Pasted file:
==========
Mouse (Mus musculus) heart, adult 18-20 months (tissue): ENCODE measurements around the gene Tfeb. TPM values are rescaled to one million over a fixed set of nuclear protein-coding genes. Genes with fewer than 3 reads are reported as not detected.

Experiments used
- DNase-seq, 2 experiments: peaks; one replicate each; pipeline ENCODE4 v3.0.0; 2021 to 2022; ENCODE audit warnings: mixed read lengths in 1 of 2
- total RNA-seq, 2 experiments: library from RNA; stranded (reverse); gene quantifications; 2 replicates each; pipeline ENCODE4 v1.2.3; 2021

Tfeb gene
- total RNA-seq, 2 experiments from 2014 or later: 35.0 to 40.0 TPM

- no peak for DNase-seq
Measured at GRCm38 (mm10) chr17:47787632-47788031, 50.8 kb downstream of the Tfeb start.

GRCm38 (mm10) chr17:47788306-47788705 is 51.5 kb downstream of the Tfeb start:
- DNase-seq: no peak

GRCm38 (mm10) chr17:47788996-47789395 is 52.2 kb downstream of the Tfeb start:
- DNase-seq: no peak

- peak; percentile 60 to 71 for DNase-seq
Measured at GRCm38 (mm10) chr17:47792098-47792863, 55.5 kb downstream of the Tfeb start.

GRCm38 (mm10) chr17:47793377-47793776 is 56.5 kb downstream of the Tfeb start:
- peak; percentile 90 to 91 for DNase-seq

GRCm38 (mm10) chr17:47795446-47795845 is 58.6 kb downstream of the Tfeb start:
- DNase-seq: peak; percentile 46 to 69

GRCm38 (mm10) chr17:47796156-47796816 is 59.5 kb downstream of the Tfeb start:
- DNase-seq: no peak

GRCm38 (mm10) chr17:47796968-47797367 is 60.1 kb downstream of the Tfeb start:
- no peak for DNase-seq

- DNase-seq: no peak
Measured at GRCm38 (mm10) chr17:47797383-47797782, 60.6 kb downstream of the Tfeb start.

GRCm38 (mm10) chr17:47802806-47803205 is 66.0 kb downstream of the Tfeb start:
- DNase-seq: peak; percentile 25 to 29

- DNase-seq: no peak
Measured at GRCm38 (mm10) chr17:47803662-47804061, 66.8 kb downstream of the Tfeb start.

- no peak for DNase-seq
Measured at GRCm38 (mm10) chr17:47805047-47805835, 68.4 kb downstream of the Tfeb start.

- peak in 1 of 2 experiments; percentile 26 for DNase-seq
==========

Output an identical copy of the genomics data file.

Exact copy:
Mouse (Mus musculus) heart, adult 18-20 months (tissue): ENCODE measurements around the gene Tfeb. TPM values are rescaled to one million over a fixed set of nuclear protein-coding genes. Genes with fewer than 3 reads are reported as not detected.

Experiments used
- DNase-seq, 2 experiments: peaks; one replicate each; pipeline ENCODE4 v3.0.0; 2021 to 2022; ENCODE audit warnings: mixed read lengths in 1 of 2
- total RNA-seq, 2 experiments: library from RNA; stranded (reverse); gene quantifications; 2 replicates each; pipeline ENCODE4 v1.2.3; 2021

Tfeb gene
- total RNA-seq, 2 experiments from 2014 or later: 35.0 to 40.0 TPM

- no peak for DNase-seq
Measured at GRCm38 (mm10) chr17:47787632-47788031, 50.8 kb downstream of the Tfeb start.

GRCm38 (mm10) chr17:47788306-47788705 is 51.5 kb downstream of the Tfeb start:
- DNase-seq: no peak

GRCm38 (mm10) chr17:47788996-47789395 is 52.2 kb downstream of the Tfeb start:
- DNase-seq: no peak

- peak; percentile 60 to 71 for DNase-seq
Measured at GRCm38 (mm10) chr17:47792098-47792863, 55.5 kb downstream of the Tfeb start.

GRCm38 (mm10) chr17:47793377-47793776 is 56.5 kb downstream of the Tfeb start:
- peak; percentile 90 to 91 for DNase-seq

GRCm38 (mm10) chr17:47795446-47795845 is 58.6 kb downstream of the Tfeb start:
- DNase-seq: peak; percentile 46 to 69

GRCm38 (mm10) chr17:47796156-47796816 is 59.5 kb downstream of the Tfeb start:
- DNase-seq: no peak

GRCm38 (mm10) chr17:47796968-47797367 is 60.1 kb downstream of the Tfeb start:
- no peak for DNase-seq

- DNase-seq: no peak
Measured at GRCm38 (mm10) chr17:47797383-47797782, 60.6 kb downstream of the Tfeb start.

GRCm38 (mm10) chr17:47802806-47803205 is 66.0 kb downstream of the Tfeb start:
- DNase-seq: peak; percentile 25 to 29

- DNase-seq: no peak
Measured at GRCm38 (mm10) chr17:47803662-47804061, 66.8 kb downstream of the Tfeb start.

- no peak for DNase-seq
Measured at GRCm38 (mm10) chr17:47805047-47805835, 68.4 kb downstream of the Tfeb start.

- peak in 1 of 2 experiments; percentile 26 for DNase-seq